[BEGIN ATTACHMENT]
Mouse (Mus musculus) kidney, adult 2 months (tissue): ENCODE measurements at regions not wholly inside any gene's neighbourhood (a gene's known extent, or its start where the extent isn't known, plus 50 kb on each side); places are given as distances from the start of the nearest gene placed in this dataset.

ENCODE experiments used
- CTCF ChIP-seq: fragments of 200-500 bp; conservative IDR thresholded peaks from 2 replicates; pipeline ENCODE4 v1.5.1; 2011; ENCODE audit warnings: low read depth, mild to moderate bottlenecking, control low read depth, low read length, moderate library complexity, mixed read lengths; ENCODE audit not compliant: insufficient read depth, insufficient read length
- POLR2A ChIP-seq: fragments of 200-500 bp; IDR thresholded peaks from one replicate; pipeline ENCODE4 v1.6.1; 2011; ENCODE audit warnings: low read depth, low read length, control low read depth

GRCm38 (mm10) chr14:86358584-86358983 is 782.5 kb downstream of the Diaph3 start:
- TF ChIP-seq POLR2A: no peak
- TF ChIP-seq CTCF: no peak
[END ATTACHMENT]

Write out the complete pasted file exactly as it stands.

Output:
Mouse (Mus musculus) kidney, adult 2 months (tissue): ENCODE measurements at regions not wholly inside any gene's neighbourhood (a gene's known extent, or its start where the extent isn't known, plus 50 kb on each side); places are given as distances from the start of the nearest gene placed in this dataset.

ENCODE experiments used
- CTCF ChIP-seq: fragments of 200-500 bp; conservative IDR thresholded peaks from 2 replicates; pipeline ENCODE4 v1.5.1; 2011; ENCODE audit warnings: low read depth, mild to moderate bottlenecking, control low read depth, low read length, moderate library complexity, mixed read lengths; ENCODE audit not compliant: insufficient read depth, insufficient read length
- POLR2A ChIP-seq: fragments of 200-500 bp; IDR thresholded peaks from one replicate; pipeline ENCODE4 v1.6.1; 2011; ENCODE audit warnings: low read depth, low read length, control low read depth

GRCm38 (mm10) chr14:86358584-86358983 is 782.5 kb downstream of the Diaph3 start:
- TF ChIP-seq POLR2A: no peak
- TF ChIP-seq CTCF: no peak